Zhang Qian, who lived in the second century B.C., went to the Western Region as an official envoy in 138 and 119 B.C., further strengthening ties between China and central Asia via the "Silk Road." In 60 B.C., Emperor Xuan Di of the Western Han Dynasty established the Office of Governor of the Western Region to supervise the "36 states" north and south of the Tianshan Mountains with the westernmost border running through areas east and south of Lake Balkhash and the Pamirs.
During the Wei, Jin, Northern and Southern dynasties (220-581 A.D.) the Western Reigon was a political dependent of the government in central China. The Wei, Western Jin, Earlier Liang (317-376), Earlier Qin (352-394) and Later Liang (386-403) dynasties all stationed troops and set up administrative bodies there. In 327, Zhang Jun of the Earlier Liang Dynasty set up in Turpan the Gao Chang Prefecture, the first of its kind in the region.
In the mid-seventh century, the Tang Dynasty established the Anxi Governor's Office in Xizhou (present-day Turpan, it later moved to Guizi, present-day Kuqa) to rule areas south and north of the Tianshan Mountains. The superintendent's offices in the Pamirs were all under the jurisdiction of the Anxi Governor's Office. In the meantime, four Anxi towns of important military significance -- Guizi, Yutian (present-day Hotan), Shule (present-day Kaxgar) and Suiye (on the southern bank of the Chu River) -- were established.
In the early eighth century, the Tang Dynasty added Beiting Governor's Office in Tingzhou (present-day Jimsar). The Beiting and Anxi offices, with an administrative and military system under them, implemented effectively the Tang government's orders.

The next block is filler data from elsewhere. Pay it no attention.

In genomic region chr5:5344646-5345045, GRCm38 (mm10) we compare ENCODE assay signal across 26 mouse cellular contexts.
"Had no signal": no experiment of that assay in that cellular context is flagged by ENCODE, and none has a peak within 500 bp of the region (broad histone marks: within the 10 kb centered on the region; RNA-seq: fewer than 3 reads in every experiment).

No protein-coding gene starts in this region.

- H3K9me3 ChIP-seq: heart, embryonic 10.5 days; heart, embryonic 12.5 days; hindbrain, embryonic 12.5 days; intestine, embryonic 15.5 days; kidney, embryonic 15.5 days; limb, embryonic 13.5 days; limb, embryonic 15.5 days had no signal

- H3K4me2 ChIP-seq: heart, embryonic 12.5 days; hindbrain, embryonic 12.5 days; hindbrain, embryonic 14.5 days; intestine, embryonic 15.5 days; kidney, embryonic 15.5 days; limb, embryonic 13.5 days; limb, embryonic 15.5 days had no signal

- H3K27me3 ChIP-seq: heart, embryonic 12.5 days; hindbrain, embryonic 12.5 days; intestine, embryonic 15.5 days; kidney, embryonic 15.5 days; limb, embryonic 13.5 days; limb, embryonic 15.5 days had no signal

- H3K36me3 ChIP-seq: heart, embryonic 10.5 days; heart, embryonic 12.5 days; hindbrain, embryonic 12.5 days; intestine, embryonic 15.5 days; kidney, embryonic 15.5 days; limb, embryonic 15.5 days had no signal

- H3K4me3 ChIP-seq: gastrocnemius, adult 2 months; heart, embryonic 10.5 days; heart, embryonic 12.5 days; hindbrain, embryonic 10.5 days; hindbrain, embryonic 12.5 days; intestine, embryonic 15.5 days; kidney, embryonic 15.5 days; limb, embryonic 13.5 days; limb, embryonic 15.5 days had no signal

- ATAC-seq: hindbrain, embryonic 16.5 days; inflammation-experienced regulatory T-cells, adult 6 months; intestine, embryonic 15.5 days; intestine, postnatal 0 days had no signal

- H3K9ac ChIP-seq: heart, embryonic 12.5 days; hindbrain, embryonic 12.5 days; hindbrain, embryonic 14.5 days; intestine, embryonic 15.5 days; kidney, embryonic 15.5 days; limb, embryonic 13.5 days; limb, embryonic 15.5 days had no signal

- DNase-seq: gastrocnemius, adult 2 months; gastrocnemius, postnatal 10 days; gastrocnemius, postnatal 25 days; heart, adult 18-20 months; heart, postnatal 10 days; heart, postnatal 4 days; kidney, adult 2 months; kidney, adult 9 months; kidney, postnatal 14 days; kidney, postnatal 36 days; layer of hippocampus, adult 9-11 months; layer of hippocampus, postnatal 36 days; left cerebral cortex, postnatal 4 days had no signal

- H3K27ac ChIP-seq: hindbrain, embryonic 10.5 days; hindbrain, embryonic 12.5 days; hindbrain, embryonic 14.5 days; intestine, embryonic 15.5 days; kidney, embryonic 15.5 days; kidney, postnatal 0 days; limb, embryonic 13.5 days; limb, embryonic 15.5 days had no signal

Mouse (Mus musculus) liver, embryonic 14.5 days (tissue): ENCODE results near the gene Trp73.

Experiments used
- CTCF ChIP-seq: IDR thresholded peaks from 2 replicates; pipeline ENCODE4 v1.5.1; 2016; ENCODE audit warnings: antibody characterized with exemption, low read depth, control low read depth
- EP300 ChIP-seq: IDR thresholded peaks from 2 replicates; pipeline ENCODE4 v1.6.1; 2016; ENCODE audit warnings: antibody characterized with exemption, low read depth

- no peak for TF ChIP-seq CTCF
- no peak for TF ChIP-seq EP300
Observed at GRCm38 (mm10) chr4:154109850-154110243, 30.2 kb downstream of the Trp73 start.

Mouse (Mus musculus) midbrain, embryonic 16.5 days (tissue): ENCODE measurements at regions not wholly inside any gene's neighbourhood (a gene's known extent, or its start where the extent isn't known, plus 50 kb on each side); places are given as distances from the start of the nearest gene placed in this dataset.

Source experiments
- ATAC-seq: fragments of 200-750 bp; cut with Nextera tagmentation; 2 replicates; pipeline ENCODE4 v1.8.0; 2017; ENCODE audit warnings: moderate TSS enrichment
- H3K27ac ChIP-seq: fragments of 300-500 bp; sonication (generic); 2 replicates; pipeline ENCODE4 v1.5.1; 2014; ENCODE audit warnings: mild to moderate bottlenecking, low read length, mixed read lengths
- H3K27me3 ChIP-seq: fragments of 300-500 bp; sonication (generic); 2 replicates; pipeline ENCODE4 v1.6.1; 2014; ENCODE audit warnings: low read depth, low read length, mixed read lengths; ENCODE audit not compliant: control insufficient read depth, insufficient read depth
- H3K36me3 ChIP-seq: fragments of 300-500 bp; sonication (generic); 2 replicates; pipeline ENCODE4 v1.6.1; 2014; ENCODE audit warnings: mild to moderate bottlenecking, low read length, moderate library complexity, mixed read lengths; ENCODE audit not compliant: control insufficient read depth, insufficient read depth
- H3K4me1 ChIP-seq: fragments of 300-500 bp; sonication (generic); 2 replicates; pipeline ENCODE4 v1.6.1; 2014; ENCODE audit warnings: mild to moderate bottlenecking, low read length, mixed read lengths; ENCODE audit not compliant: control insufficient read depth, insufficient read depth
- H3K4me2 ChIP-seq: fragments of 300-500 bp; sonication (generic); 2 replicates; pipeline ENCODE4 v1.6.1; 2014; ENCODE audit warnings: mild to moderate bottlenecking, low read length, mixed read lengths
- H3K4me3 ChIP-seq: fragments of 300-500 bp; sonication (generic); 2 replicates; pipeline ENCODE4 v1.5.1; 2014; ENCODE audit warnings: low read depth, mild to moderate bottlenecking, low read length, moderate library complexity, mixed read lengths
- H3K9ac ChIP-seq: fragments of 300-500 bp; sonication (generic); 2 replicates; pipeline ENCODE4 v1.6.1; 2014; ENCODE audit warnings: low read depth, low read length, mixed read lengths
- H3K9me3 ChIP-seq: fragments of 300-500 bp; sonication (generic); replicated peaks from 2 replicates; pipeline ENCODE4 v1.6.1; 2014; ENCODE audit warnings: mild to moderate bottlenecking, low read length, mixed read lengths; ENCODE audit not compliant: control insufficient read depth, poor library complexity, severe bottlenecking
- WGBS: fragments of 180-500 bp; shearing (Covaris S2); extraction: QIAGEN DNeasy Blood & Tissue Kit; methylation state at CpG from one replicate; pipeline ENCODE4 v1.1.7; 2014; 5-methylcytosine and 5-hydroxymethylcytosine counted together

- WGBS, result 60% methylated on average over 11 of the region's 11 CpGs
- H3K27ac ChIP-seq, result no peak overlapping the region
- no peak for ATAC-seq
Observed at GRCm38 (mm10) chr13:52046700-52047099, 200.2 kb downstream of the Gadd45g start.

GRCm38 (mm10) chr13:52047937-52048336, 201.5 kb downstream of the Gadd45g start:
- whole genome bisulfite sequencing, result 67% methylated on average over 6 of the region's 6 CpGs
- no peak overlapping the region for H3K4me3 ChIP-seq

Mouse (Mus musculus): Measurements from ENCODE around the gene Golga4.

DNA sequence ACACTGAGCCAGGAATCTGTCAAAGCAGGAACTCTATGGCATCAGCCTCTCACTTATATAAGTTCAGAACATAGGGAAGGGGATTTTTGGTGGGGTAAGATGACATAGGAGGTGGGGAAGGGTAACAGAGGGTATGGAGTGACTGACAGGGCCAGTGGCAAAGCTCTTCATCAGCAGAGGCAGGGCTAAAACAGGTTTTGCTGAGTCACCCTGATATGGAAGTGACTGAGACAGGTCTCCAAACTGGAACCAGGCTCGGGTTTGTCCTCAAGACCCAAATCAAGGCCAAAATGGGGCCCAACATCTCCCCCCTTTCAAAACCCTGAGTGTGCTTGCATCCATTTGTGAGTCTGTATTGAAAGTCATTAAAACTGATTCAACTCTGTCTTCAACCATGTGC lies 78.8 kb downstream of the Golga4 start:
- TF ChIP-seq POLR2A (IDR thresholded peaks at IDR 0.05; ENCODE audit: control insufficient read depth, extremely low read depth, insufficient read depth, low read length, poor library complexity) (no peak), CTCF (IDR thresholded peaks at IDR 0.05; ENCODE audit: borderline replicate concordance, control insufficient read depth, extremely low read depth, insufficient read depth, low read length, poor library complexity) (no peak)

The imperial court began to appoint and remove local officials rather than allowing them to pass on their titles to their children. This weakened to some degree the local feudal system. The court also encouraged the opening up of waste land by garrison troops and local peasants, the promotion of commerce and the reduction of taxation, which were important steps in the social development of Uygur areas.
Xinjiang was completely under Qing Dynasty rule after the mid-18th century. Although political reforms had limited the political and economic privileges of the feudal Bokes (lords), and taxation was slightly lower, the common ethnic people's living standards did not change significantly for the better. The Qing officials, through local Bokes, exacted taxes even on "garden trees." The Bokes expanded ownership on land and serfs, controlled water resources and manipulated food grain prices for profit.
In the Republic of China(1912-1949)
After foundation of the Republic of China in 1912, Xinjiang was a province under the China's central government.